The U.S. State Department began accepting applications this week for restitution payments to Holocaust survivors who were transported to Nazi concentration camps by France’s national railroad. Nearly a year ago, France negotiated an agreement with the U.S. to pay them $60 million.
Applicants are required to apply to the State Department, which is administering the fund, at an online website, www.state.gov/deportationclaims. Their hotline number is (202) 776-8385. The deadline for filing is May 31, 2016.
Although negotiated with the U.S., the agreement covers all survivors and their heirs worldwide except those who are entitled to make claims to an existing French program — citizens of France, Belgium, Poland, the United Kingdom and the former Czechoslovakia.
Eligible survivors are those who survived the deportation by the railroad, Societé Nationale des Chemins de fer Francais (SNCF). They are each expected to receive more than $100,000.
Spouses of deceased survivors are also eligible to receive a payment — even if their spouse died in a concentration camp. It is expected that they each would receive tens of thousands of dollars.
Estates of eligible survivors and spouses who died after 1948 are also eligible to receive restitution, with the amount dependent upon the year the survivor or spouse died. Those whose relatives lived the longest would receive the most money.
Stuart Eizenstat, the U.S. government’s special adviser for Holocaust issues, said what makes this agreement “unique” is that it pays heirs of those deported, something that was not included in most other restitution agreements such as that for forced laborers.
“This is also the first time where a government has given us a lump sum and given us discretion in administering it,” he said in a conference call with reporters. “It gives us flexibility in making payments, and so people do not need to show they suffered any disability” because of the deportation.
Although the agreement was hammered out last December, it was not until July 9 that the French Senate approved it. French President Francois Hollande signed it into law July 24, and the $60 million is scheduled to be transferred to the U.S. by Nov. 30. The agreement provides France with “legal peace” from any Holocaust-related litigation involving the French railroad deportations.
Eizenstat said it is expected that “several thousand” people will file applications. He said full payments would be made to them as soon as possible after the May 31 filing deadline. The amount each recipient receives depends in part upon the number of eligible applications submitted.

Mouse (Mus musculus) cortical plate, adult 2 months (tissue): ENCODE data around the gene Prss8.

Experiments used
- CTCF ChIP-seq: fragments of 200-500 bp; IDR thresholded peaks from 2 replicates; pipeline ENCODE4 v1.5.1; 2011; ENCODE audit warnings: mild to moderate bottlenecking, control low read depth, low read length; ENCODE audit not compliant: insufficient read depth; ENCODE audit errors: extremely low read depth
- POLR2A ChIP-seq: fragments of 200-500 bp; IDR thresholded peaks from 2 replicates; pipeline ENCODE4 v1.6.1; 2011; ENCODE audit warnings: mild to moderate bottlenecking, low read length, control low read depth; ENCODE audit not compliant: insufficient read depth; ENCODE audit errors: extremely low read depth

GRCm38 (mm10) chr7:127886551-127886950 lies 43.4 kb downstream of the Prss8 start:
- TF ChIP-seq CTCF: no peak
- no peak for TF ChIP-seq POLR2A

Asked about those who had one or both parents deported by the French railroad and neither parent survived the Holocaust, Eizenstat said they would be eligible for payment under a different French program started in 2000 for orphans if they were under the age of 21 at the time of one or both of their parents’ deaths. They receive a lump sum payment of about $33,000 or monthly payments of $650.
In gathering proof of their deportation on the French railroad, Eizenstat said applicants may check the railroad’s archives for information about the deportation and a link that might lead to a partial list of those who were deported. The website is www.evenement.sncf.com/sncf.com/archives-documentation.sncf/?lang=ENG.
Even if their name is not there, he said, other forms of proof would be considered.
Sen. Charles Schumer (D-N.Y.) welcomed the start of the application process.
“For decades, survivors and family members of those who perished have attempted to hold SNCF accountable for its active role during the Holocaust,” he said in a statement. “However, it has continued to dodge responsibility for its collaboration with the Nazi regime.”
During World War II, Schumer pointed out, the assets of SNCF were requisitioned by the occupying German forces and used to transport victims to concentration camps in France and Germany. Although forced to collaborate, SNCF sought and received payment from Germany and France both before and after liberation — and even charged the Jews they were transporting in cattle cars for third-class tickets.
Jonathan A. Greenblatt, CEO of the Anti-Defamation League, issued a statement commending the agreement. He said its “timely implementation … reflects a commitment to urgently help victims who were excluded for decades from the French Holocaust victims’ compensation program. No amount of money could ever make up for the horrific injustice done to these victims and their families. But agreements like this provide some modest redress, an acknowledgement of their pain.”
Barbara Weinstein, director of the Commission on Social Action of Reform Judaism, said in a statement that “more than 70 years after the end of the Shoah, this fund reflects the fact that nations continue to have a responsibility to those who suffered under the Nazi regime. We will work to ensure that individuals within and beyond our movement who are eligible to receive compensation learn about the program and access it fully.”